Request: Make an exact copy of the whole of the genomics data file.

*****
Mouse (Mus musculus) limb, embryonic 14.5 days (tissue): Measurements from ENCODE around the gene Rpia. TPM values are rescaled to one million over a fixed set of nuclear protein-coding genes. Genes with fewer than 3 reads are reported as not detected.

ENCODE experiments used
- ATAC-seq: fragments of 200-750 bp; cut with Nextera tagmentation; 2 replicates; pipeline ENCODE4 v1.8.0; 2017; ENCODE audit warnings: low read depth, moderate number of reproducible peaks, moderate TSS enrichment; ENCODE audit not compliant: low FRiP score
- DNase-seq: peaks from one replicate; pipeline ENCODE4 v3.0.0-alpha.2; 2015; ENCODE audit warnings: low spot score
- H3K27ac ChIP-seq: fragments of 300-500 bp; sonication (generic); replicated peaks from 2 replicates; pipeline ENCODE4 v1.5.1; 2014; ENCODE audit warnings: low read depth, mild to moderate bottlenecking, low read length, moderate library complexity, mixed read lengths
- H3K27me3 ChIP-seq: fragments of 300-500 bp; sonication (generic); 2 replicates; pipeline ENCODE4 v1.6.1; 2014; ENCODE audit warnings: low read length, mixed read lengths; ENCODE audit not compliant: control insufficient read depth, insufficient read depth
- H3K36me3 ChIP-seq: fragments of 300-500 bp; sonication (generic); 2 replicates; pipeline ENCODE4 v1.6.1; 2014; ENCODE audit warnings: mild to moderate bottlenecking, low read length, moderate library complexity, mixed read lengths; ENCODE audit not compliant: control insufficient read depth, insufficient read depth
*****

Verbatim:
Mouse (Mus musculus) limb, embryonic 14.5 days (tissue): Measurements from ENCODE around the gene Rpia. TPM values are rescaled to one million over a fixed set of nuclear protein-coding genes. Genes with fewer than 3 reads are reported as not detected.

ENCODE experiments used
- ATAC-seq: fragments of 200-750 bp; cut with Nextera tagmentation; 2 replicates; pipeline ENCODE4 v1.8.0; 2017; ENCODE audit warnings: low read depth, moderate number of reproducible peaks, moderate TSS enrichment; ENCODE audit not compliant: low FRiP score
- DNase-seq: peaks from one replicate; pipeline ENCODE4 v3.0.0-alpha.2; 2015; ENCODE audit warnings: low spot score
- H3K27ac ChIP-seq: fragments of 300-500 bp; sonication (generic); replicated peaks from 2 replicates; pipeline ENCODE4 v1.5.1; 2014; ENCODE audit warnings: low read depth, mild to moderate bottlenecking, low read length, moderate library complexity, mixed read lengths
- H3K27me3 ChIP-seq: fragments of 300-500 bp; sonication (generic); 2 replicates; pipeline ENCODE4 v1.6.1; 2014; ENCODE audit warnings: low read length, mixed read lengths; ENCODE audit not compliant: control insufficient read depth, insufficient read depth
- H3K36me3 ChIP-seq: fragments of 300-500 bp; sonication (generic); 2 replicates; pipeline ENCODE4 v1.6.1; 2014; ENCODE audit warnings: mild to moderate bottlenecking, low read length, moderate library complexity, mixed read lengths; ENCODE audit not compliant: control insufficient read depth, insufficient read depth